There is simply too much going off at once to really appreciate the racing mode and when you consider the importance of this mode, you can’t help but wonder what the developers were thinking. How about a louder audible alert that isn’t drowned out by all the other sound effects? An alarm that beeps faster when you are near to the turn off? Maybe all we need and dare I say it. is a stupid flashing arrow filled wall to prevent wrong turns! Yep I know, it makes no sense in this new open world scenario to limit the player’s choices, but at this frustrated point of my sanity, something pretty drastic does need to be accomplished if the race mode is really going to satisfy my faith again.
Just like most games, online is where the action really takes a mind bending tear into your gaming soul. Even utilizing the Live Vision Camera, Burnout Paradise has actually made good use of it! Shock horror I know, but honestly it is true. If someone takes you down (be it smashing you into a wall or moving vehicle) a few seconds window of time will pass allowing you to pose and capture automatically an image showing your painful disgust as the recipient of this foul act, which will then of course be sent to the instigator. Simple really, but it seems such an obvious addition you wonder why other games don’t use something similar?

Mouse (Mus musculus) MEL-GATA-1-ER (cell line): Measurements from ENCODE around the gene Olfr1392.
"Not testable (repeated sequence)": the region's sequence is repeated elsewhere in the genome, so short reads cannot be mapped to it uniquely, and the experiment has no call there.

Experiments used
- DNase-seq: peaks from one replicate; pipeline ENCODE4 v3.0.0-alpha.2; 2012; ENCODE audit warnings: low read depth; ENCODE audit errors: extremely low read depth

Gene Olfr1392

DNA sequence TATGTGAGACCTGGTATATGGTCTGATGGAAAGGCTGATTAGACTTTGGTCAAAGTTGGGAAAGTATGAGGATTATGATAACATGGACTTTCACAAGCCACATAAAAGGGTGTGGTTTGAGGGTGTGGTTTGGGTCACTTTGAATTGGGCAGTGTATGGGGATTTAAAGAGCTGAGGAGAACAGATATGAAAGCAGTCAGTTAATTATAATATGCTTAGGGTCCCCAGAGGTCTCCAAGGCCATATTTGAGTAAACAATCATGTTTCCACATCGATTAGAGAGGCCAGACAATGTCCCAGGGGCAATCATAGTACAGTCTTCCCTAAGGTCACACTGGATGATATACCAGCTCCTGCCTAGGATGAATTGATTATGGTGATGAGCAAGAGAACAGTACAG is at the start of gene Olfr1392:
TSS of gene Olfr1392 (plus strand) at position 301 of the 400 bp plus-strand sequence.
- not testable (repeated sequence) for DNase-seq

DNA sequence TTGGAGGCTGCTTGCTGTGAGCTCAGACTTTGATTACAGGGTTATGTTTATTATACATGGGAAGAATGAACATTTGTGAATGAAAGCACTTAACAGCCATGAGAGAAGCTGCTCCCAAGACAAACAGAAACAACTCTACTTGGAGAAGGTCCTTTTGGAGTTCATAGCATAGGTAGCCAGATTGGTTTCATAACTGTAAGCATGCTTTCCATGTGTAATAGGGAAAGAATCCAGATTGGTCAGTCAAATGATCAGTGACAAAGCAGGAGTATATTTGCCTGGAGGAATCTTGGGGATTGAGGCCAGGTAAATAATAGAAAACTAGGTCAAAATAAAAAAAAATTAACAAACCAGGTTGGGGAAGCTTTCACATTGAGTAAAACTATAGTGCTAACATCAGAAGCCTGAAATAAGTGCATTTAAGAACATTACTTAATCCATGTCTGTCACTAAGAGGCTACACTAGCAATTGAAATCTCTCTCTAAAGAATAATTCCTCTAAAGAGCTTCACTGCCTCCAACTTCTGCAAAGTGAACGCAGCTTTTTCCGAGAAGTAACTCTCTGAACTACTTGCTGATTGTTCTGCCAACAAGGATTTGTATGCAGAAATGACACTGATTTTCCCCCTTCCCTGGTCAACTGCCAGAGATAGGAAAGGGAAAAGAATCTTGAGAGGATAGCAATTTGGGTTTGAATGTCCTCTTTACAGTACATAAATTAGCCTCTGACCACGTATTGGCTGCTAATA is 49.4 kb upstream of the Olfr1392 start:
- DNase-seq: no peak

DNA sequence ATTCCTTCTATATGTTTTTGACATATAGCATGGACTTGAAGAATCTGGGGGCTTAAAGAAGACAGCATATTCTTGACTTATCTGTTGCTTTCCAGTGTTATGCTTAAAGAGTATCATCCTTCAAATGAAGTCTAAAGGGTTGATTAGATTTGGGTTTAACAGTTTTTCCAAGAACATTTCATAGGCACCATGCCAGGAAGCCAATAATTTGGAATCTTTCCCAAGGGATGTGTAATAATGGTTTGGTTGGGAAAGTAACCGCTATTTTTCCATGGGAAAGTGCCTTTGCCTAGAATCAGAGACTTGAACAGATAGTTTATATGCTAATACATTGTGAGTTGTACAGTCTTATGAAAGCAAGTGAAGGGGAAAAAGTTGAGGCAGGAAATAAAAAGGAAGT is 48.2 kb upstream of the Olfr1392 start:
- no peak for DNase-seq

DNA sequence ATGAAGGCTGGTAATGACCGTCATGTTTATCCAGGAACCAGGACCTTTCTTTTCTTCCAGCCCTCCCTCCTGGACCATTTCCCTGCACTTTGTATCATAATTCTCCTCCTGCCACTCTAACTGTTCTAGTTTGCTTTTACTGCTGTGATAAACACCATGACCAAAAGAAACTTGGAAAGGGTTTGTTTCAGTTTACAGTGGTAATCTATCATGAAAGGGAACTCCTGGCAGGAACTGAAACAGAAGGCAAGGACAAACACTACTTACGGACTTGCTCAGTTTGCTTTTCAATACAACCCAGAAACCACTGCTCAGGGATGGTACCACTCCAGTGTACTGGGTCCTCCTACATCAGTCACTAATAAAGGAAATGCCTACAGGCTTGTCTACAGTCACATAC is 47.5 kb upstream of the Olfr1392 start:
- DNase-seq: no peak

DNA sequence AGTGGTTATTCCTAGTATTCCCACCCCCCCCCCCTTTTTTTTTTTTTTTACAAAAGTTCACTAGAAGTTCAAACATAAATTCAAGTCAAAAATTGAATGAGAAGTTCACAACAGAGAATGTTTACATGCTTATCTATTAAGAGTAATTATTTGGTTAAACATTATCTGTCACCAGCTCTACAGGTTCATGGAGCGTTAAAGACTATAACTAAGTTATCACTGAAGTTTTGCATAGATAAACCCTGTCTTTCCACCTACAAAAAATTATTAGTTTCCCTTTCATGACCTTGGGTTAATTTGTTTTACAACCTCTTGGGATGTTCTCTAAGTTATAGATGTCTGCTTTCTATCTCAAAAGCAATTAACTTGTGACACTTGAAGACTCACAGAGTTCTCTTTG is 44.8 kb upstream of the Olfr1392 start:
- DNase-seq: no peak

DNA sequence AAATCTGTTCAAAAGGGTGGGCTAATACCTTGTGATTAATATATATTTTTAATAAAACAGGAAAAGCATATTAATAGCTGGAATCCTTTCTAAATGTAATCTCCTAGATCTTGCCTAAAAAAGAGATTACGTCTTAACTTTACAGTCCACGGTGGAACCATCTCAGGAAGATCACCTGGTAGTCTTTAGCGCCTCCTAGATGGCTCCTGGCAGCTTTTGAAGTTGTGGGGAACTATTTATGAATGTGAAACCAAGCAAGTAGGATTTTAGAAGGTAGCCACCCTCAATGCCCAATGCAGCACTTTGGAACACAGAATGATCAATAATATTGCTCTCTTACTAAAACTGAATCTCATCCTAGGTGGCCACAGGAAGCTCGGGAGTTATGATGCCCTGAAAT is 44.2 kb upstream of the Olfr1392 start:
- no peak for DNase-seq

The audio and music is a mixed bag dependent on your taste. With a large selection of various well known artists, hopefully you will find something in there you will like. The pounding of crashing car crunches still awaken your sometimes dormant subwoofer as well as allowing Burnout paradise to tap your auditory and visual senses at the same time with ease. There is a DJ that offers advice in between tracks, but thankfully it doesn’t get annoying too soon.
The real joys are when you can explore together with seven other friends and share stories, show off stunts and attempt wacky challenges. The host of the room can select a challenge from the menu, which might include jumping through a large hoop where everyone is required to complete the same feat resulting in a successful completion. There are missing elements though to this open arena that are just begging for new modes. Again my mind wanders back to Midtown Madness 3 on the original Xbox, where such large spaces allowed for tagging, police chases and other assorted multiplayer mayhem. Alas Burnout paradise hasn’t catered for this. Online is a marvelous romp as you would expect, but it could have reached even farther in greatness if only it had a few more tantlising options.
In both single player and online there is plenty to do. Advancing through both are extremely enjoyable and remains true to the legacy of the Burnout series, but there is a problem. In a bizarre twist, in attempting to create a ‘next generational’ gameplay experience, the developers may have actually alienated the one true feature that Burnout always enjoyed and that of course is superb adrenaline filled racing. Burnout Paradise is a bold attempt to take the series far further than ever before and although the new additions have added a richer interest for the gamer, it has also taken away some of the core components crucial to a true fan of the games.
Nevertheless, this title will still reward your efforts for the most part and if it weren’t for all the previous Burnouts, we would no doubt be stampeding down to the shops for our copy. Just a shame that a few little mistakes have spoilt the otherwise gripping overall experience.